SANTA FE, N.M. – Gov. Bill Richardson's meeting with two North Korean officials will provide an opportunity for him to play a role he savors as well as showcase a skill in diplomacy that could boost any possible presidential bid.
Richardson was to meet privately with the diplomats Friday at the governor's mansion to discuss the upcoming six-nation talks on North Korea's nuclear weapons program. The talks are set to begin Monday in Beijing.
The governor — a former congressman, U.N. ambassador and energy secretary during the Clinton administration — says the North Koreans requested the meeting with him.
There was a similar meeting at the mansion just after he took office in January 2003, and Richardson traveled to North Korea last October, his fifth trip to the communist-led country.
"The only governor with a foreign policy" is how Larry Sabato, director of the University of Virginia's Center for Politics, describes Richardson.
The Democratic governor, who was just re-elected to a second term, has remained active in foreign affairs and is considering running for president in 2008. He has said he would decide in January.
"If he's serious about a presidential candidacy ... it gives him bragging rights no other governor has," Sabato said. "Most other governors have no foreign policy or national security experience. Richardson has a great deal of both, and this is another indication of it."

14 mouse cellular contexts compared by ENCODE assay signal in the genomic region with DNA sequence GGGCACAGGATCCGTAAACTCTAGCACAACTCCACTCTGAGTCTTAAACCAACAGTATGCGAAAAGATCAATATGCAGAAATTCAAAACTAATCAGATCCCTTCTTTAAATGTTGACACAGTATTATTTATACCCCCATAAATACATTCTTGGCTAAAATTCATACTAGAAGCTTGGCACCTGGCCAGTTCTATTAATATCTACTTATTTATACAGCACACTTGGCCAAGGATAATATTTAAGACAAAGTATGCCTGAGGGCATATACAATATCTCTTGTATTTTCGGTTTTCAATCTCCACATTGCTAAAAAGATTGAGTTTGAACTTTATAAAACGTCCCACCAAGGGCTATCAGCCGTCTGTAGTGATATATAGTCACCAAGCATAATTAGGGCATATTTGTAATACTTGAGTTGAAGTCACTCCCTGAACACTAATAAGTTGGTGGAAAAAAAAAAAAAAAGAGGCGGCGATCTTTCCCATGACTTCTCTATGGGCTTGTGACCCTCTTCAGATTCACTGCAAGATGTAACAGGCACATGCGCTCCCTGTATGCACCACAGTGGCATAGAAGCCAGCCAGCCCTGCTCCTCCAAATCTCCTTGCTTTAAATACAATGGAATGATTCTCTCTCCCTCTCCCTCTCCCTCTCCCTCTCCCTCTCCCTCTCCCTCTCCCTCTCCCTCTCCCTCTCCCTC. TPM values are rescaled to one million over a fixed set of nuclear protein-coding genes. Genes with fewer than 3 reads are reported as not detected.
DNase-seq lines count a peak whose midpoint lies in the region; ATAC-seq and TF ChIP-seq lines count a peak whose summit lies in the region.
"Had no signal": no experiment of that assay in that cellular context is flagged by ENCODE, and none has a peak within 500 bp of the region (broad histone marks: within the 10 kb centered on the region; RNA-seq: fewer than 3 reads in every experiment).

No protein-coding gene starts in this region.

North Korea walked away from the talks 13 months ago. The Pyongyang government of Kim Jong Il agreed in late October to resume the multilateral negotiations, involving the Koreas, the United States, Russia, Japan and China, three weeks after conducting an underground nuclear weapons test.
Richardson has said there is an opportunity to use diplomacy "to end this crisis and bring stability to the Korean Peninsula," and that he would press the North Koreans to start dismantling their nuclear weapons.
Richardson will not be acting as an official representative of the Bush administration at Friday's meeting.
"The North Koreans have always found it very useful to use the governor as a sounding board for their views" and seek his advice on their negotiating positions, said Richardson's Asian affairs adviser, K.A. "Tony" Namkung.
One of the two officials at Friday's meeting, Minister Kim Myong Gil, will continue on to the talks in Beijing, providing a bridge between what transpires Friday and what happens across the negotiating table, Namkung said.
Richardson acquired a reputation while in Congress as a roving troubleshooter, traveling to Iraq, North Korea, Cuba and Sudan to gain the release of captive Americans.
In September, he traveled to the Sudan and returned with Chicago Tribune journalist Paul Salopek, who had been held for more than a month on espionage charges.